We the people demand a Gadget Bill of Lights

Toward freedom from the tyranny of overlighting

Sometimes I think the companies that make cell phones, gadgets and PCs never actually use their own products. In particular, one of my biggest complaints is how these vendors put annoying little lights on everything but fail to illuminate their products in ways that are actually useful.

For example, I had a love-hate relationship with my Palm Treo (now replaced by a BlackBerry Pearl). Despite general design ingenuity, it seems that nobody at Palm ever considered the effect of that hideous green light on the Treo. When I would go to bed, the entire room would flash: GREEN! GREEN! GREEN! Turning the phone upside down reduced, but didn't stop, the annoying assault. I typically would have to bury the device under something or hide it in a drawer. Annoyingly, nobody knows what that green light is for, and even worse, you can't turn it off.

My BlackBerry Pearl is better. The flashing red light is at least explicable -- it means I have unopened e-mail or a pending calendar item. However, I get e-mail every night. Even though I silence my phone, it's just a matter of time before the room starts blinking: RED! RED! RED!

My PC and other computing equipment make my office look like a jet cockpit. I have two LCD monitors, each of which has two indicator lights that flash even when the PC is turned off. The attached sound control has a light on it. My keyboard has multiple lights. The power cord has lights, the printer has lights, and the power button is illuminated. My cable modem and Linksys router flash like crazy all the time. Together, these useless lights create a visual cacophony of blinking, multicolored lights that make me feel like I'm taking part in a NASA stress test for astronaut candidates.

Worse, my PC, a Dell XPS system, features a decorative blue light in the front bright enough to actually read by. Dell's XPS gaming laptops cast the most hideous red lights through vents, which you can dim but not turn off. Clearly, the vendor thinks bright, decorative lights are cool. You know what would be cool? Hire a case designer with good taste. That would be cool.

It's only a matter of time before Apple produces a TV ad showing the guy who says, "Hi, I'm a PC" covered in Christmas lights.

My laptop is no better. It has lights telling me if it's plugged in, both on the power cord and the laptop itself. Other lights display equally vital information about the laptop's current state. All these lights on all these gadgets aren't just passive indicator lights. They aggressively cast an actual beam of light that, in the dark, lights up nearby walls or even whole rooms.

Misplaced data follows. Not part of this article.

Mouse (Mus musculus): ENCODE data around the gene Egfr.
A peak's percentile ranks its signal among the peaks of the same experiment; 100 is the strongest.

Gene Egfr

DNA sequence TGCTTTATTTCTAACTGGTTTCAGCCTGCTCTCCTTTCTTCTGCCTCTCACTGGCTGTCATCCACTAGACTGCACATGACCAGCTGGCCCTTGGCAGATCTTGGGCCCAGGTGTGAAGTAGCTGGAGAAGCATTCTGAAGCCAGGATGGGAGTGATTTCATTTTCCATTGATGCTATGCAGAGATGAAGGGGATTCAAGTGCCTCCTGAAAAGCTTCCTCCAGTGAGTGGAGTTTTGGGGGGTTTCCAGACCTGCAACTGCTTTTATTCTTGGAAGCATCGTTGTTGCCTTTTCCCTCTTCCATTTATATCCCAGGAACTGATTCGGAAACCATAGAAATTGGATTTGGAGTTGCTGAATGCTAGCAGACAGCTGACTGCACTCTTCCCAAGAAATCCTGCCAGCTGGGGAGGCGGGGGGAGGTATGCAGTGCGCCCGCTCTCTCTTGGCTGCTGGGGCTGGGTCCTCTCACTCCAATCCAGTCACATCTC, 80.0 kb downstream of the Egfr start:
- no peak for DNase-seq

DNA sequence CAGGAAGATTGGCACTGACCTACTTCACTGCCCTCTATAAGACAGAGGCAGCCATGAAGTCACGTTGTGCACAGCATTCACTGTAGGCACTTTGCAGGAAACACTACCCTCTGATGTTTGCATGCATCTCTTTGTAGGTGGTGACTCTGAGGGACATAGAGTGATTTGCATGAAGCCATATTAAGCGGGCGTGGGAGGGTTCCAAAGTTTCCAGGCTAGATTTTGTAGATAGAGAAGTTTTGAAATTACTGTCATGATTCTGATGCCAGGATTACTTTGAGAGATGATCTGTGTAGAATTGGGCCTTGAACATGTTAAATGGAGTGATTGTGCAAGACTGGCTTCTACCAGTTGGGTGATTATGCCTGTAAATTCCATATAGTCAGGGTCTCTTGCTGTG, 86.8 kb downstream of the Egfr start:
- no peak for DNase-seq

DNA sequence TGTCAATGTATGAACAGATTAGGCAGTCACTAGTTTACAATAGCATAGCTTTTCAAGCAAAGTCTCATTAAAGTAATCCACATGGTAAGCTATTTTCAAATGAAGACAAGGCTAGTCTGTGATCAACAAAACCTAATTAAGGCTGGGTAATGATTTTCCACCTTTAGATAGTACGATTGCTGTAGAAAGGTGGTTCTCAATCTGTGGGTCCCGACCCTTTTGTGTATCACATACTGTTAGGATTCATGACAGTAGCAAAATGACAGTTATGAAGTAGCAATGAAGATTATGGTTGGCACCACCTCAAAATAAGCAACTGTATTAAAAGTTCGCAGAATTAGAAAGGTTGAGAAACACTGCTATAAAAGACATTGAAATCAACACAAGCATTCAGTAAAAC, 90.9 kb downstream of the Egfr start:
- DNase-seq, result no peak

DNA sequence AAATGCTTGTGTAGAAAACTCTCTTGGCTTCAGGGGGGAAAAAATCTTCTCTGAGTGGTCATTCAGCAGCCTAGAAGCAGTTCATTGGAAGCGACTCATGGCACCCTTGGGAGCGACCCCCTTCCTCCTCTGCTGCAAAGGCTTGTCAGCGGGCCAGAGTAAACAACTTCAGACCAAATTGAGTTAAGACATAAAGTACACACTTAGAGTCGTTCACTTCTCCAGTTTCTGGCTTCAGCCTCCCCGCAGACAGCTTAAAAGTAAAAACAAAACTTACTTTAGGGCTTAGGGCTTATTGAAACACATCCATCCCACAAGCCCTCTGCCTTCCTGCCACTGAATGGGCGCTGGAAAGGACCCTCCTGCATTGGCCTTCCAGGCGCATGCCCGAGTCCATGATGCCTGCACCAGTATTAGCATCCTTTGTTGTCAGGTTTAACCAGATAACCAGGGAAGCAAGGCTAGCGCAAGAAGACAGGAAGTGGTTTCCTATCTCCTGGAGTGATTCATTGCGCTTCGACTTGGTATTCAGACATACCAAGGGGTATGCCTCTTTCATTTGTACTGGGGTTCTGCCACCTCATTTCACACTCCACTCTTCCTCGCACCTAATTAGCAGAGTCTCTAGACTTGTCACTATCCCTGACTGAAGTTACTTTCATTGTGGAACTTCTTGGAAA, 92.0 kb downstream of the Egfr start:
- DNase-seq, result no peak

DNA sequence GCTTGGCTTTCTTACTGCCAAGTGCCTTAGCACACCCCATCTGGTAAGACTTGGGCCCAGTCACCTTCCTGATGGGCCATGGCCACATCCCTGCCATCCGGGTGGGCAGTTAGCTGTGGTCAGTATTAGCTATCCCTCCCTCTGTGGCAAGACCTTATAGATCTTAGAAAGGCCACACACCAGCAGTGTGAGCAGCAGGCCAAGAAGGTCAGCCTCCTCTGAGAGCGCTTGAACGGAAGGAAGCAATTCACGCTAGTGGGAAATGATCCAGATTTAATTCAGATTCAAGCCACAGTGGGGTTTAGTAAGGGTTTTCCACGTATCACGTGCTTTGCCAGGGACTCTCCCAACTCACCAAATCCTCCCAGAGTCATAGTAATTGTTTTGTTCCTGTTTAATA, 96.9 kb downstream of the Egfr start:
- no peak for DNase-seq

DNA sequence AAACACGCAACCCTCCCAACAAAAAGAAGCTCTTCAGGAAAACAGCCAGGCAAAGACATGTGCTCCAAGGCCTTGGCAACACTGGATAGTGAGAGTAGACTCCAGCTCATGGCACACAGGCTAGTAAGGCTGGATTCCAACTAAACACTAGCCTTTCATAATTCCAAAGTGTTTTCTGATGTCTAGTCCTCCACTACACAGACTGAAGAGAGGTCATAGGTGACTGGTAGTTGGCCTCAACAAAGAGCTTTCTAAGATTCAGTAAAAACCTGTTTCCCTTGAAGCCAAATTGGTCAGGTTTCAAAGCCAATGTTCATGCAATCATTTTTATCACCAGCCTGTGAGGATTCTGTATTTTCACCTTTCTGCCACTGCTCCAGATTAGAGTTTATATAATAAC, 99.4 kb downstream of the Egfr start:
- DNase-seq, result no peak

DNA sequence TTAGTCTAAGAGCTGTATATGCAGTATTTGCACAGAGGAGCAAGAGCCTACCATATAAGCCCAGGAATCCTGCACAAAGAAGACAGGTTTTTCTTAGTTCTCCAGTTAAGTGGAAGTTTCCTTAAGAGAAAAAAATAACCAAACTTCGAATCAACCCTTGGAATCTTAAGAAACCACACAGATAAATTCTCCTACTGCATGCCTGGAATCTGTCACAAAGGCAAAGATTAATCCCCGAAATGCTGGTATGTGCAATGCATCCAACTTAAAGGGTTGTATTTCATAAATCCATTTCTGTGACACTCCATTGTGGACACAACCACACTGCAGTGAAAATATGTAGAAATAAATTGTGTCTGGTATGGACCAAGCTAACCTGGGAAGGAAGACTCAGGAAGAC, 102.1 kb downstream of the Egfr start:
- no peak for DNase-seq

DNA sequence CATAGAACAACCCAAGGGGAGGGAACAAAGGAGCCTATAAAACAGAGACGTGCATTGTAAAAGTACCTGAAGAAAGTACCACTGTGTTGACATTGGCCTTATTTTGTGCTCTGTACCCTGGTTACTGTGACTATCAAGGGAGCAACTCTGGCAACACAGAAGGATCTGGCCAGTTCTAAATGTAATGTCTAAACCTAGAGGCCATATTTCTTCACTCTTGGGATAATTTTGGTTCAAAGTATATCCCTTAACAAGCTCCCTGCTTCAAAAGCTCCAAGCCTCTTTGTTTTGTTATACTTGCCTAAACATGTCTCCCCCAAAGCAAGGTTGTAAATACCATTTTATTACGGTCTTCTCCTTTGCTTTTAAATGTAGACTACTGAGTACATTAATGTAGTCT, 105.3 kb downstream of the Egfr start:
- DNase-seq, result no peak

While most devices have "nag" lights that actively annoy and fail to inform, many gadgets often fail to provide lights where I really need them. For example, most laptops don't have a light that illuminates the keyboard. So when I'm on an airplane with my laptop, I have to partly close the screen and use the display light to see the keys. Sometimes I use my desktop PC in a dimly light room, and when I do, I'd love to have a light on the keyboard so it's easier to use.

People use all kinds of devices in the dark. For example, digital cameras have automated, intelligent features for taking better pictures in darkness. Yet there's often no way to activate those features without a separate flashlight.

The list of light-related annoyances goes on and on. Enough! It's time we consumers demand that gadget designers and manufacturers do something about where, how and why they put lights all over the devices that we bring into our homes and that affect the aesthetic quality of our lives.

If you agree -- if you're annoyed by the placement, intensity or lack of user-controllability of lights on your electronics -- send the following Gadget Bill of Lights directly to every manufacturer that tramples our right to own gadgets that don't annoy us:

The Gadget Bill of Lights

Gadget and PC makers: If you want happy users and more repeat business, heed our call and stop torturing us with bad decisions about the lights on your products. Here is our Gadget Bill of Lights:

I. The right of the people to get a good night's sleep shall not be infringed. Gadget makers shall make no device that lights up any dark room with flashing nag lights.

II. Excessive LED brightness, deemed cruel and unusual punishment, shall not be inflicted when dimmer lights will do.

III. Gadget makers shall make no device that nags the people for unknown reasons. If a phone flashes at us, we have the right to know why.

IV. No indicator light shall illuminate our houses or places of business without the consent of the owner. We seek the option to turn lights off.

V. An aesthetically pleasing industrial design, being necessary for the placement of electronics in various locations in our homes, shall not include inextinguishable decorative lighting. (We're talking to YOU, Dell.)

VI. In all scenarios in which products may be used in partial or total darkness, the people shall enjoy the right to optional lighting that enables users to locate various controls, keys and buttons.

Mike Elgan is a technology writer and former editor of Windows Magazine. He can be reached at mike.elgan@elgan.com or his blog: http://therawfeed.com.

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